n Apply spring fertilizer at half-strength strength, or only lightly.

n These plants require sunlight both indoors and outside. Provide them with at least three hours of direct sunlight each day to preserve their color and symmetry and promote blossoming.

Insect infestations can be avoided by increasing air movement. Aphids can live on flower buds, while mealy bugs can settle down in leaf axils. Spray some diluted rubbing alcohol on the area to control.

Although some plants will handle a little bit more on either end, the ideal temperature range for plants is between 40 and 80 degrees.

n To prevent stretching, overwinter plants indoors with six hours of light per day (using fluorescent lights if necessary). Keep them in a temperature range of 35 to 60 degrees and use a fan to promote circulation. To prevent leaf sunburn, gradually acclimate plants to bright sunshine in the spring.

The greatest succulents to grow outside in our Pacific Northwest winters are:

Sempervivum, sometimes known as “hens and chicks,” multiplies by creating identical baby “chicks” around the mother plant from their fat rosettes.

Around 4,000 identified varieties with different colorations, rosette forms, and leaf textures have been created by breeders.

Seasonal color variations occur, and in the summer, star-shaped flowers are seen. They are easily divided and dispersed around your garden because to their thin roots. Make sure to investigate which goes where because some flourish in the sun and others in the shade.

Trailing cultivars of sedum (stonecrop) can be utilized as ground coverings, in terraces, rock gardens, and hanging baskets.

Mexican sedums with larger leaves should be overwintered indoors because they can’t stand the cold or a lot of moisture. In the winter, shrub sedums die back and come back in the spring. All develop clusters of blooms that resemble stars.

Hardy ice plant Delosperma has finger-shaped leaves and vivid aster-like flowers in shades of pink, red, and purple. This herbaceous ground cover spreads up to 18 inches and reaches a height of 6 inches. From early July till frost, its blossoms are in bloom.

Debra Lee Baldwin, the author of multiple books on succulents and a helpful succulent blog, suggests Utah agave (Amelanchier utahensis), Haworthias (especially the zebra plant Hawathia attenuate), and Echeveria if you’re prepared to bring your succulent plants indoors for the winter.

Master Gardener for Skagit County and Washington State University, Kathy Wolfe. You can contact the WSU Extension Office by phone at 360-428-4270 or online at skagit.wsu.edu/MG, which is located at 11768 Westar Lane, Suite A, Burlington, WA 98233.

The resilience of succulents

The season for succulents doesn’t end with summer. There are many of these lovely plants that can withstand the extreme cold of winter. Plant them outside for color all year long. They can withstand temperatures below zero as long as they have full sun and dry soil.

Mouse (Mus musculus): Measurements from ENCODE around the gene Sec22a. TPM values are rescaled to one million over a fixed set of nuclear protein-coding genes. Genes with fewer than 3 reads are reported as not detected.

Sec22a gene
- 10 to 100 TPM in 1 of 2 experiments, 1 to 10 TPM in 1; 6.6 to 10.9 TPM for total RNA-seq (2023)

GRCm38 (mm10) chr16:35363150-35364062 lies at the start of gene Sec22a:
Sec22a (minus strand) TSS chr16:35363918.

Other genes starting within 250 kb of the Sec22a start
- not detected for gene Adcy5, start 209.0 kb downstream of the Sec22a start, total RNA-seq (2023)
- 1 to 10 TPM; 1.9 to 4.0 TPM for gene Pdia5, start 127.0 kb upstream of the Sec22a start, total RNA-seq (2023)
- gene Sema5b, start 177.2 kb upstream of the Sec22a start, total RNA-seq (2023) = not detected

Yes, you can grow Cactus in Portland (and many other places)…

I go on a small Opuntia recording journey to help bolster this idea of successfully cultivating cacti (for anyone still doubting it). Re-visiting the gardens where prickly pears are known to flourish, such as this, this, and these ones, was not my intention. Instead, search for new landscapes with them placed in more unusual garden designs, alongside other plants. Where they are being treated as a special feature, in a container, and are thriving just well over the winter…or where you can see a gardener who is doing it right “spiky-curious but still hesitant to fully cross over to the spiky side. This is my somewhat unscientific account of opuntia growth in Portland’s Northeast and a small portion of its North in July 2012.

I moved into our home in the summer of 2005, and I remember seeing this prickly pear for the first time. I used to pass it every day on the way to work. I’m not sure if they continually prune it back or if it has stunted growth as a result of being in a small pot.

I’m wondering why they chose Opuntia in this entry because it seems dangerous. (Observe the security sign so near the potentially hazardous plants.)

Additionally, they have some planted in their hell-strip along with another of my favorites, phormium.

These are located just down the street (neighbors do have a tendency of influencing one another, don’t they?).

I adore how the rough, hairy Trachycarpus trunk is nestled up next to the soft, green pads.

Additionally, they have a couple in their hell strip (long with a healthy collection of weeds)

These are the mother plants of my first opuntia, which are shown in the photo at the top of this post. Since being first posted on my blog in April 2009, they have progressed significantly. This kind neighbor has helped me grow pads that I can share with my friends and family and that I also have a plentiful supply of for my own garden.

So vibrant with purple fruit and blossoms in yellow and orange! (as well as the vivid house color, of course)

The garden of our friend Michelle has these floriferous pads placed behind a boxwood border, demonstrating that you can successfully combine different garden types.

These Opuntia humifusa are flourishing in Patricia, another member of my plant lust group.

And I think she found these broken and abandoned pads on the pavement last winter. These plants are tough, which is another fantastic quality. They maintain their wonderful looks despite being mistreated by ignorant people.

As demonstrated by this flowering relic in Megan, my other plant-lust partnergarden. ,’s Her Opuntia humifusa was torn to pieces by some moron who ripped it out of the ground. didn’t appear to bother them at all.

Finally, I must reveal the newest item I’ve added to my collection: Look at those spines on the opuntia x rutila!

Isn’t it gorgeous? It was waiting for me yesterday at Cistus! The full text of the tag is as follows: “This unknown hybrid was part of Claude Barr’s early Colorado Plateau collection. Three or four thick orange-red and black spines denote pads “long, with the elongation indicating O. polycantha and O. fragilis as the parents. Yellow blossoms in the middle of spring turn apricot. Amazing for small rock gardens with the typical cactus requirements of sun, bare, well-drained soil, and little to no summer water. tolerant to frost in USDA zone 4.”

Have you started growing opuntia? Why not, if not? Would you want to try? The final day to comment to be considered is Friday, July 27, and I’ll determine the winner over the weekend. If you leave a comment, I’ll send a pad or two (propagated from the “neighbor plant”) to a randomly selected winner (in the Continental United States, sorry Louis). Fun!

**Update as of Sunday, August 29! Alison was chosen at random as the winner by giving the entrants the numbers 24-33, and the indifferent spouse was asked to choose one. Congratulations to Alison, and thank you to everyone! **